Casual dining brings innovation to the table
Four Hands’ Bonham dining table, part of the Thomas Bina collection, has a concrete top.
Cameron Cook, marketing communications manager at Four Hands, said retailers took a liking to the introduction of a Bonham dining table in the company's Thomas Bina collection. The table has a concrete top with a clear lacquer finish and angled legs of peroba wood.
At A-America, "It's all about the wood," reads a business card of Dean Banks, senior vice president of sales, merchandising and marketing. But he also credited tables with blue stone tops for some "fantastic" business. The material, used in the rustic West Valley and traditional Andover lines, has a sealed surface that is resistant to water and stains, he said.
Fred Henjes, president and CEO of Riverside Furniture, said he had enough commitments and orders to put the Castlewood collection into production. This offers a way to mix or match several types of chairs with one rustic farm table. Retailers may show the table with one type of chair or with a variety.
Henjes encouraged the idea that a consumer could revive the old farmhouse habit of using different types of chairs with one table.
Howard Cohen, an executive at Canadel Furniture, said his company soft-launched a new Gourmet Collection here, which will enable the company to offer casual dining at lower price points than its regular line, $1,399 to $1,899.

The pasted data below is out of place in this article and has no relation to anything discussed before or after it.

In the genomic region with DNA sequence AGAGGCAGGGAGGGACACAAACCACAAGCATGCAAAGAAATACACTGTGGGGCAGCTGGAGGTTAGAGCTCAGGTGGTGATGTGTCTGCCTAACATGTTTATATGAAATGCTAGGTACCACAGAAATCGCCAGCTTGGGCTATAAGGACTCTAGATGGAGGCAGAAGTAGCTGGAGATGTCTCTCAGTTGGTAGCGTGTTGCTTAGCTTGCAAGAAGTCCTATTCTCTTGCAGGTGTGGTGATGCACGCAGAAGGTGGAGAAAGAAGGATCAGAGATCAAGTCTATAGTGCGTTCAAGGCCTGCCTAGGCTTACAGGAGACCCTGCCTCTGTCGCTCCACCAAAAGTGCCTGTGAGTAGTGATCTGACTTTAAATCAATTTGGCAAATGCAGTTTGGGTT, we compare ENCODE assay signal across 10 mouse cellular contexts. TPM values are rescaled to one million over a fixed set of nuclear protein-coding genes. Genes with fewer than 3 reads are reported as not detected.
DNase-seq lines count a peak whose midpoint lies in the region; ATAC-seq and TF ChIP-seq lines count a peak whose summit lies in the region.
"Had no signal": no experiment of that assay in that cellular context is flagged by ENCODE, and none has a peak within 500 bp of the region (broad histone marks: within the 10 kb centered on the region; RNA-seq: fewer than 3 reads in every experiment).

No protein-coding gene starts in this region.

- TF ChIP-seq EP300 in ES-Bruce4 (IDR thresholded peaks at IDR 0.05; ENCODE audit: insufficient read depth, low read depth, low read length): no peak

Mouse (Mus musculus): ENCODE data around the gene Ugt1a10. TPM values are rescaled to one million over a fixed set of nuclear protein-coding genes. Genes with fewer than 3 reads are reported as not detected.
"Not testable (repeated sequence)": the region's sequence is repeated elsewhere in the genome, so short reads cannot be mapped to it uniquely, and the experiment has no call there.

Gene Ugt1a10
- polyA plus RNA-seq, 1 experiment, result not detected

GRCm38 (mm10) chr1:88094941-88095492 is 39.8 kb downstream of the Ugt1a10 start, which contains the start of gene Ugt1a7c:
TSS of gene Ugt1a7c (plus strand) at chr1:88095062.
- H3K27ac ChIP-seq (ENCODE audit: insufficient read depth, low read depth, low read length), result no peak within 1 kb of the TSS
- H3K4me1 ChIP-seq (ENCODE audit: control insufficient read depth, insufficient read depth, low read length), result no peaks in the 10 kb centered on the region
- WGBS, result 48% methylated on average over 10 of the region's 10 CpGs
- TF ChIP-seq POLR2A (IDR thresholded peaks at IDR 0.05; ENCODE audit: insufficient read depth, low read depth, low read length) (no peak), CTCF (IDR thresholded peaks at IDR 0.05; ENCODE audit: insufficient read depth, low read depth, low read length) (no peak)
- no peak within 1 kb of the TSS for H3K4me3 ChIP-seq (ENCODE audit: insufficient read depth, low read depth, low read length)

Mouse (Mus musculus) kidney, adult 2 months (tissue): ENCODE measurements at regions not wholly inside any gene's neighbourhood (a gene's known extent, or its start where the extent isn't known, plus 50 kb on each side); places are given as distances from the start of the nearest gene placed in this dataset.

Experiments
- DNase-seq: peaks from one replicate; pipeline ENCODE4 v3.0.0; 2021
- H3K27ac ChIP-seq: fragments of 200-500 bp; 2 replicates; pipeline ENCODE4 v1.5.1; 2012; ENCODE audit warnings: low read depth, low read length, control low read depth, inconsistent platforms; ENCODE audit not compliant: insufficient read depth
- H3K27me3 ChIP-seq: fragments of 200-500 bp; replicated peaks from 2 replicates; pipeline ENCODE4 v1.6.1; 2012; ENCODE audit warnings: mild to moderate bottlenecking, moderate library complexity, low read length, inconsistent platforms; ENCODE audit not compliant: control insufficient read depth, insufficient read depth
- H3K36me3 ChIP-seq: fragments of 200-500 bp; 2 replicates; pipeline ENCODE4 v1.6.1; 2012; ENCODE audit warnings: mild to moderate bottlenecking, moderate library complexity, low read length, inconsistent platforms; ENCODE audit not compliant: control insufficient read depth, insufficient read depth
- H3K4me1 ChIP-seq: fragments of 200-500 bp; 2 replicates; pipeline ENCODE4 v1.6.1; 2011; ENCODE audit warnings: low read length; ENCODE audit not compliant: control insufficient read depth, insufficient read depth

The tops of tables, seats and buffets will be made of solid birch, but the rest of the collection, including legs and aprons, are in less expensive hevea wood, enabling 20% to 30% cost reductions that will result in lower prices, Cohen said. When the woods are finished, the collection maintains the same look throughout.
Cohen said the company needs enough product to meet demand before it starts processing Gourmet orders, which he promised to fill within 30 days. The goal is to meet the order goal by the April High Point Marke
Standard Furniture’s landmark table features a thick stone composite top in a warm midtone gray.
In Standard Furniture's showroom, several casual dining collections made headway with retailers - including the Landmark, which features a thick stone composite top in a warm mid-tone gray. Roy Yates, chief merchandising officer, described the Landmark table as an outdoor success story developed for the indoors and called it durable, light and water-resistant.
Mary Settle, marketing director at upscale bamboo furniture specialist Greening ton, reported great success with a new table that starts at 64 inches in length and can expand 20 more inches; this offers an often-requested smaller alternative to the 72-inch table in the popular Currant collection.
Allison Eremita, marketing manager at Magnussen Home Furnishings, touted her company's rustic Adler collection, saying "it's the kind of thing you can put in your home and not worry about when it's going to be used." She added that the Adler and the Barnhardt collections "are doing so well that we're developing them into a whole-home collection."
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